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DISCOVERING THE SIGHTS AND SITES OF THE HAVANA BIENNIAL

June 11, 2012  |  Behind the Scenes, Intern Chronicles
Discovering the Sights and Sites of the Havana Biennial

Ellen leads the way as we descend into the ruins of the ballet school

After our cab driver takes us what feels far away from the city center of Havana—past brightly colored houses, ominous government buildings, and a circus tent—Ellen and I finally arrive at the Instituto Superior de Artes (ISA), or Higher Institute of Art. Here a few short but inviting buildings are hugged by rolling green lawns unlike anywhere else I’ve seen in Havana. A creek winds its way around the low hills and small wooded areas. We aren’t sure, but I think we even spot a triangular flag or two—our colleague Pablo wasn’t kidding when he said the art school was built on a country club golf course.

Unsure of where we’re going, we follow people with Havana Biennial tote bags. Bright sunlight beats down as we trek across a bridge, up stairs, and along a long white edifice. Around the back of the building, we come to crumbling, shallow stairs that lead downward. At the bottom, red-bricked domes with dark, open archways beckon us closer. Is this where the Gabriel Orozco piece is supposed to be?
 
 

Visitors walked in, around, and on top of the walls of the domes at the Instituto Superior de Artes

These are, in fact, the ruins of a former ballet school, which house Orozco’s mysterious installation for the 11th Havana Biennial. Designed in 1963 by Italian architect Vittorio Garatti, the impressive, if decaying, mass of open-air rooms sets the stage for Orozco and ISA students’ interventions. The interventions range from the obvious (cleanly rendered circles in rooms otherwise filled with dirt, neatly arranged shards of glass) to the subtle (piles of debris or leaves, dust swept from everywhere within a room except a tiny tangle of wire). Cutouts of sunlight created by skylights emphasize the circular forms of the rooms as well as Orozco’s interventions. It feels as if you’re wandering through the remains of a long-forgotten ritual. Each step in each room is laden with the potential for discovery.

A sense of discovery was an ongoing theme for my week-long trip to the 11th Havana Biennial with my colleague Ellen Grenley. The exhibition spaces for the biennial were scattered across the city in museums, galleries, and studios, but also in notable movie theaters, hotels, and the historic Fortaleza de San Carlos de la Cabaña. The sprawl of the exhibitions allowed me to explore a number of historic sites, and offered a terrific introduction to Cuba’s capital city for a first time visitor. I encountered unexpected sculptures and murals while aimlessly strolling the streets of Habana Vieja, the recently restored historic city center.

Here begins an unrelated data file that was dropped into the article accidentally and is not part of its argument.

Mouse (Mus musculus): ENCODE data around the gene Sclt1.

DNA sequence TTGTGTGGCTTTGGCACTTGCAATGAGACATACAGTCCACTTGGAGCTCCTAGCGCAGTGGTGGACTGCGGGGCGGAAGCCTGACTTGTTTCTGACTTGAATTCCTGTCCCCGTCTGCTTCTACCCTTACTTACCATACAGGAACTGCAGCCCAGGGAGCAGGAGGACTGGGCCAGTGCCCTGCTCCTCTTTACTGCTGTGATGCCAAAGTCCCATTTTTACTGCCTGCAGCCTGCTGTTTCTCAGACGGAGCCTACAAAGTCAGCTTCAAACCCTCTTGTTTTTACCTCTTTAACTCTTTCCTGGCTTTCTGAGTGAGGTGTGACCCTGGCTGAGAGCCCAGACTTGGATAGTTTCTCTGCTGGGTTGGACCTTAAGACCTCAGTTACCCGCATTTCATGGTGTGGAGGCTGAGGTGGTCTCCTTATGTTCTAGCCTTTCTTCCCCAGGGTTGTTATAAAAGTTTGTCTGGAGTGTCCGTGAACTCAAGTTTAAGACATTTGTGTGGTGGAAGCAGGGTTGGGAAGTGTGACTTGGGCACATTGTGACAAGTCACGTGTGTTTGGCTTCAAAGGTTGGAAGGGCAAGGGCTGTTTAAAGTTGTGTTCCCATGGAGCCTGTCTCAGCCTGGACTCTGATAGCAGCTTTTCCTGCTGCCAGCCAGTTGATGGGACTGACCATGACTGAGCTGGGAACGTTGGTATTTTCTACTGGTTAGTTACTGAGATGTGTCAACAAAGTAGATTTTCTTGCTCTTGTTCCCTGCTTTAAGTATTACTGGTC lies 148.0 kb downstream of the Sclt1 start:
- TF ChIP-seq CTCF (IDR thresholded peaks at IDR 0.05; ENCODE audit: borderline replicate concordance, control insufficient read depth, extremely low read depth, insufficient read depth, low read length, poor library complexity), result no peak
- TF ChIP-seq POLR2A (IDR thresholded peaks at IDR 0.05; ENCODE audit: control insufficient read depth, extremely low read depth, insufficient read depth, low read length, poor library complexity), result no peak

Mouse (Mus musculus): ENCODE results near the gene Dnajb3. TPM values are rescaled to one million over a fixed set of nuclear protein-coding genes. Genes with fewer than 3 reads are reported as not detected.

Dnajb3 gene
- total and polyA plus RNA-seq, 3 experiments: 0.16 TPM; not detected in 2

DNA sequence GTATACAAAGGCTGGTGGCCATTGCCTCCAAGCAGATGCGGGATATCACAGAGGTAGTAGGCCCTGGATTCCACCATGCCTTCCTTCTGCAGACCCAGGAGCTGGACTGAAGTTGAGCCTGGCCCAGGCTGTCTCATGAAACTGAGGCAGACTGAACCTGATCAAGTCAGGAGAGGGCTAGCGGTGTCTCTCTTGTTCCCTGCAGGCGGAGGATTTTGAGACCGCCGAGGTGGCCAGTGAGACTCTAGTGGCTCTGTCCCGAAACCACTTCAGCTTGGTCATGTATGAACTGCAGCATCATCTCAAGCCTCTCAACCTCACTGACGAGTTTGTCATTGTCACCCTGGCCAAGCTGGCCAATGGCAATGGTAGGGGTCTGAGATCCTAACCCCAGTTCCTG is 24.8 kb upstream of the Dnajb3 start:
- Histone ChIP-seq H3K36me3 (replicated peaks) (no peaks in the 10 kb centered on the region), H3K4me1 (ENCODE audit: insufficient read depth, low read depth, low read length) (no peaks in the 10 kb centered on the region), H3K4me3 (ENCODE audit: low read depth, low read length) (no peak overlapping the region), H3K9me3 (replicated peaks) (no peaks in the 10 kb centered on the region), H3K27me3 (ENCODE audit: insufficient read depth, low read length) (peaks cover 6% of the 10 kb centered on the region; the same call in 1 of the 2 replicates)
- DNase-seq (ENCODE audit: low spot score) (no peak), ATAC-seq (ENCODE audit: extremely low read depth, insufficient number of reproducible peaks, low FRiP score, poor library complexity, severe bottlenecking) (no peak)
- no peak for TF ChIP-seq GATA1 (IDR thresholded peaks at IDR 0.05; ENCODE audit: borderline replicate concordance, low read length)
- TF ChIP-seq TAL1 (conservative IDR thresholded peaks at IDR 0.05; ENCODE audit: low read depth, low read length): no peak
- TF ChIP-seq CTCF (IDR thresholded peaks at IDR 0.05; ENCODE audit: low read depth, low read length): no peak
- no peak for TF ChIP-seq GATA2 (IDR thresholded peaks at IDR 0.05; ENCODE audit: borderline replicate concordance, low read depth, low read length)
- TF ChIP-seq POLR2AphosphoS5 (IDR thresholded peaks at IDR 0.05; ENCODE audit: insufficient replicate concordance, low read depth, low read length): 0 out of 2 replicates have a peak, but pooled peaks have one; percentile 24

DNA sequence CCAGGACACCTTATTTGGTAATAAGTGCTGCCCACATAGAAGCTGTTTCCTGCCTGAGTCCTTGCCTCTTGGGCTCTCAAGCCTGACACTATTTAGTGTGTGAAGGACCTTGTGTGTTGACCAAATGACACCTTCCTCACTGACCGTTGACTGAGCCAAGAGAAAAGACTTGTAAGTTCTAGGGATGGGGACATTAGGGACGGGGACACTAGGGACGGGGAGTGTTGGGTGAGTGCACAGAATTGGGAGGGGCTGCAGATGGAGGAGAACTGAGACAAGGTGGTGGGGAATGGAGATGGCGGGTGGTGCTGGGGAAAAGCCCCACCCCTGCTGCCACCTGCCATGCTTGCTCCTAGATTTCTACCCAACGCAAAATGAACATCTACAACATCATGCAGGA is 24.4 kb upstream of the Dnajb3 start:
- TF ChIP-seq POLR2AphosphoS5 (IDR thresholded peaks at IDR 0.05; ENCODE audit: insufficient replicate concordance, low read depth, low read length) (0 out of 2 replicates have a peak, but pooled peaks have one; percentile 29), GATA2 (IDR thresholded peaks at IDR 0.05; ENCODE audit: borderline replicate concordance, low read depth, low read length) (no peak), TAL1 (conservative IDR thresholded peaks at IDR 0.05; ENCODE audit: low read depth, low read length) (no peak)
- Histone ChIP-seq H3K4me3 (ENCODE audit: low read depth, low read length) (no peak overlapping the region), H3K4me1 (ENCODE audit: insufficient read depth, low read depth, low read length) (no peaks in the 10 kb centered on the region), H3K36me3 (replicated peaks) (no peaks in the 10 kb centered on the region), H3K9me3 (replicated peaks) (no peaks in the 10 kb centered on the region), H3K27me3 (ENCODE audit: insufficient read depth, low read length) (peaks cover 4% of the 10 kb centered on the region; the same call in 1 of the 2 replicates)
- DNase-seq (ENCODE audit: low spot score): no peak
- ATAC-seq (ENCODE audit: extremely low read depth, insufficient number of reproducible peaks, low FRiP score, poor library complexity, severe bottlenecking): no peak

Tonel (Antonio Eligio Fernández)’s País Deseado (Desired Country), shown at gallery Factoría Habana, consists of a map of Cuba composed of food, animals, and religious figurines commonly found in Cuban homes


Taking a break in the majestic Hotel Inglaterra after missing a scheduled street performance, Ellen and I found an exhibition of collages by Cuban artists Lourdes León and Alexandra Cué instead. Armed with the suggestions of my MoMA supervisor and biennial artist Pablo Helguera, as well as several newsprint biennial programs and maps, I was never lost for long, with new works finding me along the way.

Exhibited at the Museo Nacional de Bellas Artes, Sandra Ramos’s 90 Millas (90 Miles) creates a bridge of images that show the journey by air between Miami to Cuba

Participating biennial artists ranged from the local to the international, their works often evoking ideas of migration, nostalgia, identity, and desire. Prominently exhibited works by Sandra Ramos and Abel Barroso captured the social and political tensions between Cuba and the United States, depicting the individual and institutional challenges to travel between the two countries. Other works originally created in other countries were deepened within the Cuban context. Watching videos in the exhibition Cinema Remixed and Reloaded: Black Women and the Moving Image Since 1970 alongside Afro Cubans and other African Americans gave me a special opportunity to reflect on the diversity of the experiences of women from the African diaspora. The exhibition’s inclusion in the biennial was especially poignant, as its curators Andrea Barnwell Brownlee and Valerie Cassel Oliver were the first American curators to participate in the Havana Biennial. By the end of my trip, I came to understand the biennial’s theme “Artistic Practices and Social Imaginaries” as an exploration of how the identities of individuals, social groups, and locations are formed and altered, explicitly and implicitly, through the details of lived experience. Much like traversing a new city, our understandings of other people are an ongoing process of reinterpretation and discovery.

Also at the Instituto Superior de Artes, Alberto Lorente, Manolo Castro, and Julio Lorente created this eery installation, He, which parodies Maurizio Cattelan’s Him by substituting Osama bin Laden for John F. Kennedy

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